My five year old is a happy, bubbly, participative kid...once he is comfortable in his surroundings that is. Introduce him to something new though and he is a mopey, clingy, sit on the sidelines kid. I hate to see him miss out on new things, so I knew I had to find a way to get him involved and not have to fight with him at every new activity.
The daycare that he attended, he started at when he was 8 mos old, so he never went through "new" there, other than to change rooms and he always still had the same kids in his class. Typically, the transition period would only last a morning or two. He would be a little extra clingy as I tried to drop him off in his new room, but that would quickly go away. So, initially, although I knew he was a little shy, I didn't worry about it.
So, our first real opportunity to see his reaction to new things was when I was on maternity leave and had the opportunity to take him to storytime at the library. Unlike the other kids, who likely had been to storytime before they were three, he wouldn't let me leave the room and only after several weeks would even sit near the other kids (I was still in the room, but he wasn't clinging anymore). My conclusion after this experience was, he's a little shy, but with time all will be well. The next fall, my husband took him to evening story time and he didn't always let my husband leave, but he was more participative.
That summer, we signed him up for T-ball. The first couple of games, we had to stand on the field with him and run the bases with him. This was frustrating to us. We played t-ball at home all the time. He enjoyed playing pitch and catch. So, why wasn't he willing to participate in T-ball without our immediate presence? We weren't sure what to do, but for one game, we showed up early, before the other kids and started playing on the field. The kids would arrive and join in and he wouldn't mind. When it was time for the game, we were allowed to sit and watch the game. Realizing that this worked, for whatever reason, we continued to show up, even if just, 5 minutes early. I thought, okay, this is getting easier, maybe we won't have a challenge next time.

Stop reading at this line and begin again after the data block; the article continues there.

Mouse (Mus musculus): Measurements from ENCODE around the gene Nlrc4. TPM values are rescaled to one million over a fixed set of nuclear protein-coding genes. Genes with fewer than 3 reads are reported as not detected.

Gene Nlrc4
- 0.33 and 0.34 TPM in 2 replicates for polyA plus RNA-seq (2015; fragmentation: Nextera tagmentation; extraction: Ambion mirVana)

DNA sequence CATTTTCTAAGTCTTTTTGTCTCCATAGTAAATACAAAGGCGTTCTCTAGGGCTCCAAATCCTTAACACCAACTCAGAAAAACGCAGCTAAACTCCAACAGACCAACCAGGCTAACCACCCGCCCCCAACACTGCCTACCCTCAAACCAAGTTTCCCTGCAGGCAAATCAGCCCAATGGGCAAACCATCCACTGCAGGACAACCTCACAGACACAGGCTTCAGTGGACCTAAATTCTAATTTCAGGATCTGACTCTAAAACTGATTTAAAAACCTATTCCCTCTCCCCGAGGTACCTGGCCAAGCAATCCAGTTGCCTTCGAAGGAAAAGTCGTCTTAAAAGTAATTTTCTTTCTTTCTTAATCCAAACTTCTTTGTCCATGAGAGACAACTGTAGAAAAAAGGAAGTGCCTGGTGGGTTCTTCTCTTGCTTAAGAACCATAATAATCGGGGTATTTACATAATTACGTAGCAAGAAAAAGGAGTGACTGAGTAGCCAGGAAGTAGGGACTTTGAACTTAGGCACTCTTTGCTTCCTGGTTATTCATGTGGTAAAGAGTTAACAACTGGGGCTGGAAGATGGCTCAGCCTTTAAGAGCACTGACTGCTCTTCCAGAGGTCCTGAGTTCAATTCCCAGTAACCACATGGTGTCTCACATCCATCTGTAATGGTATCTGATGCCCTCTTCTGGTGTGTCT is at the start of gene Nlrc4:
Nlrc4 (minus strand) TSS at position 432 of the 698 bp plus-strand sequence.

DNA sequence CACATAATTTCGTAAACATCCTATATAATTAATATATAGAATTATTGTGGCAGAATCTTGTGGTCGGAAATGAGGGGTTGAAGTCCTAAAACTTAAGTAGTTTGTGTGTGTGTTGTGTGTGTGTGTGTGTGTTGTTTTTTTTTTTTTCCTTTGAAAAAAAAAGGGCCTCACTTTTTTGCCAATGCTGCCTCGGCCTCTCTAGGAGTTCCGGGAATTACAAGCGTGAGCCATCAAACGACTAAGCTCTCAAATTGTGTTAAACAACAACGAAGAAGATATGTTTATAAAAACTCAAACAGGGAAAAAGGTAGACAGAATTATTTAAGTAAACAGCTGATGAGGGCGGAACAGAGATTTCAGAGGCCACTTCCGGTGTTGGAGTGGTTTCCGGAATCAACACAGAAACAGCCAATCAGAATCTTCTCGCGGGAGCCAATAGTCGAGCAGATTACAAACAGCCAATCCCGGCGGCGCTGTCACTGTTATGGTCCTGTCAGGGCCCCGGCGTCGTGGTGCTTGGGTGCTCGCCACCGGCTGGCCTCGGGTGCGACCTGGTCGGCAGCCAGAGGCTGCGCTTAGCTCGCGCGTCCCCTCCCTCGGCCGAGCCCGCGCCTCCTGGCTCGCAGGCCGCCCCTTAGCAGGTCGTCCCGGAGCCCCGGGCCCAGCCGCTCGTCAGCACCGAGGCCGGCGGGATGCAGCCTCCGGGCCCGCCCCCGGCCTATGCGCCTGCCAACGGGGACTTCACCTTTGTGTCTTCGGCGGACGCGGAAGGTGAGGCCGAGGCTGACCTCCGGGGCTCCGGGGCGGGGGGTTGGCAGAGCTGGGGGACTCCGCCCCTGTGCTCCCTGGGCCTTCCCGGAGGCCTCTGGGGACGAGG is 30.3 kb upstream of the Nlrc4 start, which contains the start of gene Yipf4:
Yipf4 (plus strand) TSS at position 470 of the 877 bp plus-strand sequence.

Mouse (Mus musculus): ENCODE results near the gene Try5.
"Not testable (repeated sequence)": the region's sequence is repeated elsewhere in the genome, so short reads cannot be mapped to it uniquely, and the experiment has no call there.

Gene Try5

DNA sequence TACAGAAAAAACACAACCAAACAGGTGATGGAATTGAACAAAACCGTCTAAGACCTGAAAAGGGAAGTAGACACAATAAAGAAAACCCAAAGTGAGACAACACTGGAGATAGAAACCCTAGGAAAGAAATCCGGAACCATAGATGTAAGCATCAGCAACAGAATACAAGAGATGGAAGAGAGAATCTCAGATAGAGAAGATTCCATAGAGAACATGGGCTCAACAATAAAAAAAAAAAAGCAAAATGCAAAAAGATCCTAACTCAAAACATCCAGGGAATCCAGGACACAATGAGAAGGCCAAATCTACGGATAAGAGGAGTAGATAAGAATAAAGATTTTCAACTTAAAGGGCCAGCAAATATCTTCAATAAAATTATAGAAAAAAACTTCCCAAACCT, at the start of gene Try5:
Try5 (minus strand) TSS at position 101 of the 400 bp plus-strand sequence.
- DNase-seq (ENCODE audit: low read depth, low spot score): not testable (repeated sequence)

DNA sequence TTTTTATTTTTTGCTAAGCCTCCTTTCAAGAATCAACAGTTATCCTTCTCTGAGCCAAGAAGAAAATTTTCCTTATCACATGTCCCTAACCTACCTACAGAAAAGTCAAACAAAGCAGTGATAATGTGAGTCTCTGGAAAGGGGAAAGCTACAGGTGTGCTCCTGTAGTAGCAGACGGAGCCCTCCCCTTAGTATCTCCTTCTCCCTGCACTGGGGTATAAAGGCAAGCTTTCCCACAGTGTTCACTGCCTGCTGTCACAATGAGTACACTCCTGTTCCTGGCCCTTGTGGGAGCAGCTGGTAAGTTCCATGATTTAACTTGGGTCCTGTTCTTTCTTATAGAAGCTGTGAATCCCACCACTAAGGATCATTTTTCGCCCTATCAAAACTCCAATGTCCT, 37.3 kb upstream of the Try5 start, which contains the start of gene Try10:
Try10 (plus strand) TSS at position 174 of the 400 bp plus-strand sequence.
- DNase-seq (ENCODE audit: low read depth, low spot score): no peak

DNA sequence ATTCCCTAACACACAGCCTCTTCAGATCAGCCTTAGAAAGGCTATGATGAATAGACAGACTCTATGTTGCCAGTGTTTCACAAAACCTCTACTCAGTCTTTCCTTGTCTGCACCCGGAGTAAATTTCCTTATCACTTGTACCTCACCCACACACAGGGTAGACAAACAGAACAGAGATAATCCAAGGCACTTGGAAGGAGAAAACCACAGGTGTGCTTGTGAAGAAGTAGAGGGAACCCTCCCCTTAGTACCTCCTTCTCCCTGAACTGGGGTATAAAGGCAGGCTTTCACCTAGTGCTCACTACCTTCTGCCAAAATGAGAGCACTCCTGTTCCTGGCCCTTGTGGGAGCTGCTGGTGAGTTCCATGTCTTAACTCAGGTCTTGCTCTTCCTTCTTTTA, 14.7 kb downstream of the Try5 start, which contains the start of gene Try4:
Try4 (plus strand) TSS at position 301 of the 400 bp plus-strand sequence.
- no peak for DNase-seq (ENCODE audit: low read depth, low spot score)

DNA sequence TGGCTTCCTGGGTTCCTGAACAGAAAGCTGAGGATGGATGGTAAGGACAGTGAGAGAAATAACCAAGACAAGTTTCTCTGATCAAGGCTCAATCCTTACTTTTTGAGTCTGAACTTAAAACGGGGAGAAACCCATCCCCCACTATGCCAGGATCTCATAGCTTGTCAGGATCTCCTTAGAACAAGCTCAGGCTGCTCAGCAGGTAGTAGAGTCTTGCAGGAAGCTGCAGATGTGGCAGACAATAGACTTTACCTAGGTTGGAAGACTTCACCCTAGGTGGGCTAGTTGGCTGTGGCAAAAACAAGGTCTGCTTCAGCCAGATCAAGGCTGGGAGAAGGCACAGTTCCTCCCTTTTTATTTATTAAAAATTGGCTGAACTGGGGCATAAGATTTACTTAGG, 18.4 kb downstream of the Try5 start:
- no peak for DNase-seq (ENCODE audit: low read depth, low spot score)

The following spring, we signed him up for Soccer. The first few games, he didn't want to go out on the field, no matter how much coaxing we did. His coach tried to actively involve him, but if he went on the field, he would stand there and mope or pick his lip. It was really frustrating, again, here was this kid who loved to run and kick the ball around at home, not even moving on the field. We tried to introduce him to the other kids so he would be more comfortable, but he wouldn't talk to them, instead putting on his shy face. We tried to tell him that if he didn't play he would lose X or would have to spend the day in his room. We quickly quit this tactic, you can't threaten a child into participating - it only makes things worse. After a couple of frustrating Saturday mornings, we decided to try the arrive early approach that had worked at T-ball. And you know what, it worked. In fact, if we weren't there early, he became hesitant about participating. So, we made it a habit to arrive as early as we could for the practice/games. We would head out on the field with him and kick the ball and run around like we did at home. Then, as his friends arrived, he would start to play with them and we would head off of the field to our seats on the sideline. He even made friends with one little boy, who he would ask about by name. At the end of the season, we asked, do you want to play soccer again - he answered yes.
That summer, we did T-ball and he was back to his old requests of stand on the field with me - a totally new team and coaches is my guess. Soccer season arrived again a few weeks ago and the first week, he didn't want to play and was mopey, but we had arrived as the practice/game had started and it was rainy. I wasn't expecting it, this time, we still had a teammate from the spring - the little boy that he had made friends with the last season(we didn't keep in touch away from the soccer field). The second week, we arrived early and magically, he played and was excited and even raised his hand the highest when the coach asked who had the most fun today.
I'm not sure of the psychology of it all, but I can tell you that arriving first and playing as a family has helped him to participate in activities, learn new things and make new friends. I'm glad we were persistent and tried different things, because I think it is important for his social, mental and physical development to explore new things. Being sensitive to his need to adjust to a situation and trying to be practical with our time, we do limit things for now to one activity at a time. I suppose that we may eventually combine something like Boy Scouts with a sport, but for now, we keep it one at a time.
Check out what works for others at Works for Me Wednesdays over at Rocks In My Dryer.
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